This map by McMurray was only the second American map to depict the new nation. It may be read as an implicit declaration of sovereignty over the national territory, at a time when this existed on paper only. For example, McMurray shows the Old Northwest divided into ten as-of-yet unnamed states, though there were few Americans there and the British still held key posts. More striking still is the failure to depict any native American presence between the Appalachians and the Mississippi, though they remained the dominant force in the region.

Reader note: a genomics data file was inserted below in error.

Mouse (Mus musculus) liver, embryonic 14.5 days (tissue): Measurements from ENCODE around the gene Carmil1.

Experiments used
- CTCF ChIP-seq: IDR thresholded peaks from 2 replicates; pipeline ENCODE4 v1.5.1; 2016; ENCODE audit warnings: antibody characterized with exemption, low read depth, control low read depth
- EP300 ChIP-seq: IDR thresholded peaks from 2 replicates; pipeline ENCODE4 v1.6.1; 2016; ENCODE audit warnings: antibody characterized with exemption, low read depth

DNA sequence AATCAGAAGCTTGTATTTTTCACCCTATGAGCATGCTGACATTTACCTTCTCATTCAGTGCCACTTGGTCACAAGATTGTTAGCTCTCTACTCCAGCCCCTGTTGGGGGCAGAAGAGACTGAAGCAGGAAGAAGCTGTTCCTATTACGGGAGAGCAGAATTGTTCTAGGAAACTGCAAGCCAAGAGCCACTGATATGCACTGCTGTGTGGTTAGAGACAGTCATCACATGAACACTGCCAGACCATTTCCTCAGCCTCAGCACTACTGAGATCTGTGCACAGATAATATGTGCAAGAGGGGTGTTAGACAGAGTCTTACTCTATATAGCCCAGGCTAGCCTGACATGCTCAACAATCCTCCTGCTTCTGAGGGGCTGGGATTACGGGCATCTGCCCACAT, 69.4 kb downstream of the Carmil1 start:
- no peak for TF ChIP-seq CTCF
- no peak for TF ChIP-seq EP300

A former assistant to Geographer of the United States Thomas Hutchins, McMurray used unpublished surveys made for the Continental Army to compile a detailed depiction of the eastern part of the country. For the trans-Appalachian region he relied on published sources, notably Hutchins’ New Map of the Western Parts of Virginia, Pennsylvania, Maryland, and North Carolina (1778) and, for the region west of the Great Lakes, Jonathan Carver’s Plan of Captain Carver’s Travels in the Interior Parts of North America (1778).
It is worth comparing McMurray’s map with a contemporary British map of the United States, such as item 2b below.